Grades K through 12: California prohibits any person from possessing a firearm in a place that person knows, or reasonably should know, is a school zone.1 “School zone” is defined as an area in, or on the grounds of, a public or private school providing instruction in kindergarten or grades one to twelve, inclusive, or within a distance of 1,000 feet from the grounds of the public or private school.2 However, a person may possess a firearm in a school zone:

  • Within a place of residence or place of business or on private property, if that location is not part of the school grounds and the possession of the firearm is otherwise lawful;3
  • When the firearm is an unloaded handgun and is in a locked container or within the locked trunk of a motor vehicle;4
  • For the lawful transportation of any other firearm, other than a handgun, in accordance with state law;5
  • When the person possessing the firearm reasonably believes that he or she is in grave danger because of circumstances forming the basis of a current restraining order issued by a court against another person or persons who has or have been found to pose a threat to his or her life or safety.6 This exception does not apply in certain circumstances involving a mutual restraining order;7
  • When the person is a licensed gun dealer, manufacturer, importer, or wholesaler, or a member of an authorized military or civilian organization when parading, and the gun is unloaded;8
  • When the person is a guard or messenger of a common carrier or bank who, within the course of his or her employment, transports or delivers money or other valuables;9 or
  • When the person is a duly appointed peace officer, honorably retired police officer, or security guard authorized to carry a concealed firearm under state law.10

These restrictions also do not apply to existing shooting ranges at public or private schools or university or college campuses.11

People may carry ammunition onto school grounds if the ammunition is kept within a locked container or within the locked trunk of a motor vehicle.12

See the Non-Powder Guns in California section for information about non-powder guns in schools.

The principal or superintendent of a school or school system must immediately suspend, and recommend the expulsion of, any pupil that he or she determines has possessed a firearm, or sold or furnished a firearm to others, either at school or at a school activity off school grounds, provided that another employee of the school district has verified the pupil’s possession of a firearm.13 However, a pupil may obtain prior written permission to possess a firearm from a certificated school employee, if the principal or a designee of the principal concurs.14

The superintendent or principal of a school is also authorized to suspend and recommend for expulsion any pupil who possesses an imitation firearm. An “imitation firearm” is any replica of a firearm that is so substantially similar in physical properties to an existing firearm that a reasonable person would consider it a firearm.15

With limited exceptions, no person may carry ammunition or reloaded ammunition onto school grounds.16

Colleges and universities: California generally prohibits a person from bringing or possessing a firearm, whether loaded or unloaded, upon the grounds of a public or private university or college campus, or any buildings owned or operated for student housing, teaching, research, or administration by a public or private university or college, which are contiguous or are clearly marked university property.17 Universities and colleges must post prominent notices at primary entrances on non-contiguous school property stating that firearms are prohibited on that property.18 Possession of a firearm on university or college property is allowed if the university or college president or an equivalent authority has granted permission in writing.19 Concealed weapons licensees were exempt from this prohibition until the enactment of SB 707 in 2015.20 However, California law now requires that concealed weapons license holders obtain written permission from authorized school officials before carrying firearms or ammunition onto college and university campuses, unless the unloaded firearm or ammunition is kept in a locked container or within the locked trunk of a motor vehicle.21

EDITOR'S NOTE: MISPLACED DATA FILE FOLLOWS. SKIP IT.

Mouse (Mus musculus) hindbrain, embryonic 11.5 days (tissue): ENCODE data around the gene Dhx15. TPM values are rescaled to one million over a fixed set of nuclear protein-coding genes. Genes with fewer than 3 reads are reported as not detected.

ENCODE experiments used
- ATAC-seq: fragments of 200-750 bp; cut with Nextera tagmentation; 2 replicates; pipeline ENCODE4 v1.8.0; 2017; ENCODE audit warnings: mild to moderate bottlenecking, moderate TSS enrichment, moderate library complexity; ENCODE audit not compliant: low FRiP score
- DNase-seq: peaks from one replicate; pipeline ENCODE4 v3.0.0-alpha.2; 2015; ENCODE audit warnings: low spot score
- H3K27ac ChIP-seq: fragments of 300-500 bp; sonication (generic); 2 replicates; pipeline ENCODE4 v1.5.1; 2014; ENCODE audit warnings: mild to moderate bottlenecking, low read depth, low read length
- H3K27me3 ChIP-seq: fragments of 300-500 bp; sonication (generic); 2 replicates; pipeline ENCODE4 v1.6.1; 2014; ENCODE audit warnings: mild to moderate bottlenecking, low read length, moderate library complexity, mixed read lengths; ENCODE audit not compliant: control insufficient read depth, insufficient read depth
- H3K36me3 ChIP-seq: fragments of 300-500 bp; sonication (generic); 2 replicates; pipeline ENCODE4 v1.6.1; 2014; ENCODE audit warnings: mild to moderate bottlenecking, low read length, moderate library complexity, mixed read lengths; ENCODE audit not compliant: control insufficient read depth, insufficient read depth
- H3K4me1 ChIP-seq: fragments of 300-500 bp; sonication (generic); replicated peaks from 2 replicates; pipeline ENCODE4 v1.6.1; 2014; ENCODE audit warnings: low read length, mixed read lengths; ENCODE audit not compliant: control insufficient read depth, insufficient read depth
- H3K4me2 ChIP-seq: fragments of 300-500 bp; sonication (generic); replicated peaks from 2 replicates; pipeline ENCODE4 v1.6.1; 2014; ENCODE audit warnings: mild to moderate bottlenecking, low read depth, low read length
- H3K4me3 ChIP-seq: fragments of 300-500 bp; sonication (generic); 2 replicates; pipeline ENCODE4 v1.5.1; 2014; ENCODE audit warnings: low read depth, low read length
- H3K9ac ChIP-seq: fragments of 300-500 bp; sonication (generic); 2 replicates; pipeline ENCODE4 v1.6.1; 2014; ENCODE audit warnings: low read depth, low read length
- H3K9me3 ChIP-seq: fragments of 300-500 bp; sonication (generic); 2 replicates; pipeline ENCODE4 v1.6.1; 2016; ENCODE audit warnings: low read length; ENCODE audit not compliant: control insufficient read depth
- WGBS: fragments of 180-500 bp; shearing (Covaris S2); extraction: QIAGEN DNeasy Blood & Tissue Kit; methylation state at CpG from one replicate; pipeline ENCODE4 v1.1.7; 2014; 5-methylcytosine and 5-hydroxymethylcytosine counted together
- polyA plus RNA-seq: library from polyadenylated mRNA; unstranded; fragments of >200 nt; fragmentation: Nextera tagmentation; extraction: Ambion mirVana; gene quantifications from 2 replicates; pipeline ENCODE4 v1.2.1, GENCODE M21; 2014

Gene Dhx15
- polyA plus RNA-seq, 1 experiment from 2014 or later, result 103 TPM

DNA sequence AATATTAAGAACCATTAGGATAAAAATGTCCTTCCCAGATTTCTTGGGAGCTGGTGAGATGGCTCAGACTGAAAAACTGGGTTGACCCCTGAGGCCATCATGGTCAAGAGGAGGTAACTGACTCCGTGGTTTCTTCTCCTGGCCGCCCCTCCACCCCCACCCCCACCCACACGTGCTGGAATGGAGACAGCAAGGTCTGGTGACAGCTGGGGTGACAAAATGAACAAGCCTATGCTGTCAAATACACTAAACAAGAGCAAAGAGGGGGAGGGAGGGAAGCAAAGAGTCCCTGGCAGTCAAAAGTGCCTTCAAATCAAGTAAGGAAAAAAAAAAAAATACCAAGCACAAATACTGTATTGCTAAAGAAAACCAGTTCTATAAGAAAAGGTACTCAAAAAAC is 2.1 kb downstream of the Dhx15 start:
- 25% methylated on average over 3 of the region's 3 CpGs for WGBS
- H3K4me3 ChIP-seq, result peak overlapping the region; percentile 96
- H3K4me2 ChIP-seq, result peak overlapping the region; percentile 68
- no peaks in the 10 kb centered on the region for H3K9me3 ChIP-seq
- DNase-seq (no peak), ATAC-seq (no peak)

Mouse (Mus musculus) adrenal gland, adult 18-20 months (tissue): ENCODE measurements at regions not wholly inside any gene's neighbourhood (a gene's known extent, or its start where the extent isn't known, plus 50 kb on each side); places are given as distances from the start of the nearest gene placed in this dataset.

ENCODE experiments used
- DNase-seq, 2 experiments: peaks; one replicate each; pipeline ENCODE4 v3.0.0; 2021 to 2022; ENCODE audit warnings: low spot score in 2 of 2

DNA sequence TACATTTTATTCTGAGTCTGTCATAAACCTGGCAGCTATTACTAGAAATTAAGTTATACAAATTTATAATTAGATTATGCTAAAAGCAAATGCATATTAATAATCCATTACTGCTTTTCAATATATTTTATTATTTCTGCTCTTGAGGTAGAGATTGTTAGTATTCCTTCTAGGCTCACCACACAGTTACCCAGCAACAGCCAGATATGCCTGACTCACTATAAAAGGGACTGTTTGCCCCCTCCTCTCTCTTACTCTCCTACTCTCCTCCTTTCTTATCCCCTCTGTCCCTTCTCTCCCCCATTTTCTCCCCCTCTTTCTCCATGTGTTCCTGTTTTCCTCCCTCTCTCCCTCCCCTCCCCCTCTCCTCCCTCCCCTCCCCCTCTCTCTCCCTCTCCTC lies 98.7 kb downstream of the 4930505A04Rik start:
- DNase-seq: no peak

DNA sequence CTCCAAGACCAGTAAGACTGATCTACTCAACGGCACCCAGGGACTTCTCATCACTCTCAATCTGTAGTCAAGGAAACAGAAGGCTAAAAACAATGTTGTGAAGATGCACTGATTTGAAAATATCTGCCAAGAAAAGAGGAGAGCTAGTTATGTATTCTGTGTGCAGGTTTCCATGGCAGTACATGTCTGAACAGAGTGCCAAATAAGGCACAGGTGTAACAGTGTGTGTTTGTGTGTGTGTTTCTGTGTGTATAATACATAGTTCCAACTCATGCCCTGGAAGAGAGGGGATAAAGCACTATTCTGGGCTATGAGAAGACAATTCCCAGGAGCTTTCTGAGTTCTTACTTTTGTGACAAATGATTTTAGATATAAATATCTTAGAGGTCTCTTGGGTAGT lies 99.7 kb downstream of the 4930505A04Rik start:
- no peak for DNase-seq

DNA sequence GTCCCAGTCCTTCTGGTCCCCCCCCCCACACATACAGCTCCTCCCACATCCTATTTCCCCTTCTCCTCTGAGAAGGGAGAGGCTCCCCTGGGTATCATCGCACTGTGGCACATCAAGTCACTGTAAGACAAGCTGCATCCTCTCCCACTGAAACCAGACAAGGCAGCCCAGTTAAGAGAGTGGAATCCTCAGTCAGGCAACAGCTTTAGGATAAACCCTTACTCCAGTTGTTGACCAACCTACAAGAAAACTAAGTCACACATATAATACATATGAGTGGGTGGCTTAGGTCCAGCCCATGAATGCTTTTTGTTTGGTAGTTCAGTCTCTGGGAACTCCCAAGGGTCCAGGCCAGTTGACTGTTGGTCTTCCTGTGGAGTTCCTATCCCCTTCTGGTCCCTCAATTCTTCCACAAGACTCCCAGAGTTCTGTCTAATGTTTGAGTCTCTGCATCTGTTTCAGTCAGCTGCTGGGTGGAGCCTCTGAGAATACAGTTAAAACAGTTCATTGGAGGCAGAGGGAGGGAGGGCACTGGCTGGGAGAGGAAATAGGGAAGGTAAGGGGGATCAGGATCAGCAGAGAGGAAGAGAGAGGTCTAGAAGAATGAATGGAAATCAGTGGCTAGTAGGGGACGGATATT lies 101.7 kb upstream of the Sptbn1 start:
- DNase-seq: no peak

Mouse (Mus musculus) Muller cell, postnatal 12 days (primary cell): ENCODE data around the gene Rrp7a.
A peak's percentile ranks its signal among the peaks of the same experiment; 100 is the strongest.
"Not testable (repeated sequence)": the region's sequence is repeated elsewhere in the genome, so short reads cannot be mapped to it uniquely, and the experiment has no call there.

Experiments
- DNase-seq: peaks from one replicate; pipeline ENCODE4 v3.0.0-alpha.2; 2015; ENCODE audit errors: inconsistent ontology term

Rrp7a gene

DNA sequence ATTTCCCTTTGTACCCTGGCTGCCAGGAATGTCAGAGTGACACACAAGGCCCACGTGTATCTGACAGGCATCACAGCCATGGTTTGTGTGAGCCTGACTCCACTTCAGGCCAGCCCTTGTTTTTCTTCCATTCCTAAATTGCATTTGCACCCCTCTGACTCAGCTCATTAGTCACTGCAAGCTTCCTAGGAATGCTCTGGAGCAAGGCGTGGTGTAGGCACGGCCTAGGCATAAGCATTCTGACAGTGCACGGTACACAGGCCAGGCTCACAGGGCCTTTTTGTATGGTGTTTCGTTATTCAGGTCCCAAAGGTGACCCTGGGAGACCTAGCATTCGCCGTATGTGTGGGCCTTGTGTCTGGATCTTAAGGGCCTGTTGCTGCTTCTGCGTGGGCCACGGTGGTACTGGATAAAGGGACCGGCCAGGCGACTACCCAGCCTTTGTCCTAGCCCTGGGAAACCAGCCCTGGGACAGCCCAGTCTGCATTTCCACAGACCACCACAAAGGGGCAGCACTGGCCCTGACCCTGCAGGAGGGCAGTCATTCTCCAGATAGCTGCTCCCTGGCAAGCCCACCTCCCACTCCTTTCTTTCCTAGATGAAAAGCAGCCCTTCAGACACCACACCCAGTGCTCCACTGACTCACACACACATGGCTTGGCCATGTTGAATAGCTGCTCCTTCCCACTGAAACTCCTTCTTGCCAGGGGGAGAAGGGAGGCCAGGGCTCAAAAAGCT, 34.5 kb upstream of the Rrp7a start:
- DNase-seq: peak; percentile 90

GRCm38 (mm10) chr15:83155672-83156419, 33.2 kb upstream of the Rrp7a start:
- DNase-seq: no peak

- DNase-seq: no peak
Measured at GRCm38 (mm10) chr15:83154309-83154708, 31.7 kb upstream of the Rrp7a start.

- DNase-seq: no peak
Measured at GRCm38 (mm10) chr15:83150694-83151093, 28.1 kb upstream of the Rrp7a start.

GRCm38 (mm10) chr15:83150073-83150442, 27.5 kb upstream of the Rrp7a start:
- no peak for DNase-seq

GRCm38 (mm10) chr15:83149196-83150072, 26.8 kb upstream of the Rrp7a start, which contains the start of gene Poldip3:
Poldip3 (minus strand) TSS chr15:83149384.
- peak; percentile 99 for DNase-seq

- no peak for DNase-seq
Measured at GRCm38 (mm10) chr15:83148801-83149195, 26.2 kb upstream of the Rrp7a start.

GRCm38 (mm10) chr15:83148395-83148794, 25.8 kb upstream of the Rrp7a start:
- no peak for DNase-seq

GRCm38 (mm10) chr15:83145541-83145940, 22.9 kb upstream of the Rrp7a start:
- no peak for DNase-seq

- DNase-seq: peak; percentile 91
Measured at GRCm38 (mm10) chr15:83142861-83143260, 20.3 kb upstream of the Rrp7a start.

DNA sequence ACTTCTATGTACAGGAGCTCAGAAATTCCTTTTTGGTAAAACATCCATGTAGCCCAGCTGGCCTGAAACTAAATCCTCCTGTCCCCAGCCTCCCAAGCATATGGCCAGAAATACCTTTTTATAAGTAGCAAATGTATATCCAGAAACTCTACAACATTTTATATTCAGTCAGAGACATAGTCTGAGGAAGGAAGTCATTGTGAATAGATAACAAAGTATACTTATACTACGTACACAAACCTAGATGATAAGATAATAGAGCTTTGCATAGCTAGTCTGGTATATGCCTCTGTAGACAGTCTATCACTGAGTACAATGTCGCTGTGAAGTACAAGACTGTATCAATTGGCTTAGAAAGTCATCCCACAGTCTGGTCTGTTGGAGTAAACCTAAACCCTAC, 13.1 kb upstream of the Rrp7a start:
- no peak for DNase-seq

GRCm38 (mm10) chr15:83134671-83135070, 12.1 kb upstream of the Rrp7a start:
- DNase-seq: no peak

See our Guns in Schools policy summary for a comprehensive discussion of this issue.

Notes
  1. Cal. Penal Code § 626.9(b). ⤴︎
  2. Cal. Penal Code § 626.9(e)(1). ⤴︎
  3. Cal. Penal Code § 626.9(c)(1). ⤴︎
  4. Cal. Penal Code § 626.9(c)(2). ⤴︎
  5. Id. ⤴︎
  6. Cal. Penal Code § 626.9(c)(3). ⤴︎
  7. Id. (referencing Cal. Fam. Code § 6200 et seq.). ⤴︎
  8. Cal. Penal Code § 626.9(c)(4) (referencing §§ 25615, 25625). ⤴︎
  9. Cal. Penal Code § 626.9(c)(4) (referencing §§ 25630 and 25645). ⤴︎
  10. Cal. Penal Code § 626.9(l), (m), (o). ⤴︎
  11. Cal. Penal Code § 626.9(n). ⤴︎
  12. Cal. Penal Code § 30310(b)(10). ⤴︎
  13. Cal. Educ. Code §§ 48900(b), 48915(c)(1). ⤴︎
  14. Id. ⤴︎
  15. Cal. Educ. Code §§ 48900(m), 48915(c)(1). ⤴︎
  16. Cal. Penal Code § 30310(a). This requirement does not apply to peace officers, members of the military, or armored vehicle guards carrying out their official duties, to concealed weapons license holders, or to individuals who have the written permission of the school district superintendent or equivalent school authority. Cal. Penal Code § 30310(b). ⤴︎
  17. Cal. Penal Code § 626.9(h), (i). ⤴︎
  18. Id. ⤴︎
  19. Id. ⤴︎
  20. See former Cal. Penal Code § 626.9(l). ⤴︎
  21. Cal. Penal Code §§ 626.9(b), (c), 30310. ⤴︎